Many of our newer ministers accumulate significent student loans while preparing for the ministry.
This is a not personal problem for them; it is a systemic problem in the way that ministers are formed in our present system.
- Seminary education is expensive and getting more so all the time. We don't provide a lot of scholarships.
- UU's require an internship as part of the preparation, and yet churches pay very little to interns. Often seminaries require internships as well, and charge tuition for the intern supervision.
- UU's require Clinical Pastoral Education which pays nothing and costs money.
Not only are large student loan debts the predictable consequence of the formation process, those debts have systemic effects.
New ministers spend the first parts of their careers trying to get out of debt, so they can start saving for retirement. As the age of incoming ministers get older, there is less time for retirement accumulation, assuming that it slowed or stopped during the formation period. Ministers who are debt-ridden have to shape their ministries around their paychecks. It means that more ministers become parish ministers in established churches. Church planting, startups, mission and evangelical ministries are out of the question. Community ministers gravitate toward the better funded institutions and agencies. Again, the bold, untried, experimental ministries and projects which are not well-funded are out of the question.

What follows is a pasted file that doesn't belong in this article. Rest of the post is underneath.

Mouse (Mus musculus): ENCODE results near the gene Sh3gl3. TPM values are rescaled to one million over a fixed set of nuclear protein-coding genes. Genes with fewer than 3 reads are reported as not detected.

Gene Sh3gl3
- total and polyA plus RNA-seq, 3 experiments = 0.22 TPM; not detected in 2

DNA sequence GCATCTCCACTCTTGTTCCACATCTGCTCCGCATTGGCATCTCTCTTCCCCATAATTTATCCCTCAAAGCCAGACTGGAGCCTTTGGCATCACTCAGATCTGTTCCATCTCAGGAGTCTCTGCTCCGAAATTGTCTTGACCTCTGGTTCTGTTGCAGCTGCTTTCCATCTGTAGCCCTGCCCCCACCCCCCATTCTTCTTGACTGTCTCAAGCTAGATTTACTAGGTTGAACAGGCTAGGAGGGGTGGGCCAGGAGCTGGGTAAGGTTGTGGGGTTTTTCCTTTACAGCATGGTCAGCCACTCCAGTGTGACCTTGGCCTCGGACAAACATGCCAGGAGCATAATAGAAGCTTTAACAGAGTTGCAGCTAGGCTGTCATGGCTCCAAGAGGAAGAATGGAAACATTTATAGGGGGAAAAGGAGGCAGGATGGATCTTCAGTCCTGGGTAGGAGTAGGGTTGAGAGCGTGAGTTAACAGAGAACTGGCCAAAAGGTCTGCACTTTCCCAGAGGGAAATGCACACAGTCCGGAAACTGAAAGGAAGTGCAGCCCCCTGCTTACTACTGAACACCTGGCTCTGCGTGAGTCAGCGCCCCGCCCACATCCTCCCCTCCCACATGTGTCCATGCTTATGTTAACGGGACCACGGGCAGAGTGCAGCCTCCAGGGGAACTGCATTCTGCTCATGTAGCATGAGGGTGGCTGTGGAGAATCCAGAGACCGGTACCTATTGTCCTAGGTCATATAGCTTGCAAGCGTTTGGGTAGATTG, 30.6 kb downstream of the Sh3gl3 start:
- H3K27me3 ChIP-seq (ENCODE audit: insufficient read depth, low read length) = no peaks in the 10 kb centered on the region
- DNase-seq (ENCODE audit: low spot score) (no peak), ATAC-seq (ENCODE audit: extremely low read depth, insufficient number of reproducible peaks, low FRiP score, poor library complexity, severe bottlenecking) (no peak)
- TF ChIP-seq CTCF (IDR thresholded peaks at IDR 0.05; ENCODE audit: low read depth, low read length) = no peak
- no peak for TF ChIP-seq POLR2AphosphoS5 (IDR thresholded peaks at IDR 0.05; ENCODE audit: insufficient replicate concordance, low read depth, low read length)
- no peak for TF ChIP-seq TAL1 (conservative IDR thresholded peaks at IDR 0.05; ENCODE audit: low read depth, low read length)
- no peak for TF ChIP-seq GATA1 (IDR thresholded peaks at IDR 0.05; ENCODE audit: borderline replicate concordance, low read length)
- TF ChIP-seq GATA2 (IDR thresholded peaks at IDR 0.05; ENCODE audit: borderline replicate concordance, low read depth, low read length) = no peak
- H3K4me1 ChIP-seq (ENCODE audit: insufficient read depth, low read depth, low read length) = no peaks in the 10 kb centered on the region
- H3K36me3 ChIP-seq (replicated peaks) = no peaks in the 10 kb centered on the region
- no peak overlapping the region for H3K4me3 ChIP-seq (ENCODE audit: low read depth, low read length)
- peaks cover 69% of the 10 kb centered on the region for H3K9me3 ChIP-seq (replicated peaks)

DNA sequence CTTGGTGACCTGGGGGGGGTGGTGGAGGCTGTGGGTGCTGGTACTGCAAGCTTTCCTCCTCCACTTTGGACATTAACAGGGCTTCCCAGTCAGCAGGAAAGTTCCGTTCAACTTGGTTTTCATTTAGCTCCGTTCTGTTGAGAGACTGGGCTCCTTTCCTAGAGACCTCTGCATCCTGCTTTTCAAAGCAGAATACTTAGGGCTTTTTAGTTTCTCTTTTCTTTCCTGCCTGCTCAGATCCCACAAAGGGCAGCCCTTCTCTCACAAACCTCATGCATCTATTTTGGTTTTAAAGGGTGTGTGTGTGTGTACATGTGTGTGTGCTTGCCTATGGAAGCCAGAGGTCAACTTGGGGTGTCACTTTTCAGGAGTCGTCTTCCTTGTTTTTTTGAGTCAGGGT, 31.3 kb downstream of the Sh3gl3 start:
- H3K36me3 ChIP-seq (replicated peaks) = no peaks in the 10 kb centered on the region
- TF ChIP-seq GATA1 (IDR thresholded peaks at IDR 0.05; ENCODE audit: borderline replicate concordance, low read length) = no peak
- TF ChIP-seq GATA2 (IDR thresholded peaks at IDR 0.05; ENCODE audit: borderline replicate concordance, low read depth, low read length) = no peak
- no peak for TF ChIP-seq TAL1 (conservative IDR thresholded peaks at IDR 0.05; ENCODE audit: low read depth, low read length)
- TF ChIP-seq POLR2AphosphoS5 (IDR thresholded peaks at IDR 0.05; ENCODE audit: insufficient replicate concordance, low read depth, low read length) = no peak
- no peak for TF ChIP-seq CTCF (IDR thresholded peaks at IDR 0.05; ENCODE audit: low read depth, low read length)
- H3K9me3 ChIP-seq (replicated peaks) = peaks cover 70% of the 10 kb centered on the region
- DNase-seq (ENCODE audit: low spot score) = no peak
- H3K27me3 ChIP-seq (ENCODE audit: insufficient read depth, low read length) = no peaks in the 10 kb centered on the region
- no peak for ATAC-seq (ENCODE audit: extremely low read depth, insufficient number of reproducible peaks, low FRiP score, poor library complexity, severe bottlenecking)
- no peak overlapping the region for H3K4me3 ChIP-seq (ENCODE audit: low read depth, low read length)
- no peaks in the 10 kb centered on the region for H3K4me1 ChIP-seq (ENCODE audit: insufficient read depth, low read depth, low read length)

If you wonder why Unitarian Universalism is more "out there" -- creating ministries in poor and marginalized communities, among the young adults, away from the major metropolitan centers and university towns, in communities at risk, and with less safe and more controversial messages, part of the reason is the our system of formation burdens our newest and most fired up ministers with big student loans, and then pretends that they are the result of their own personal failures in financial planning.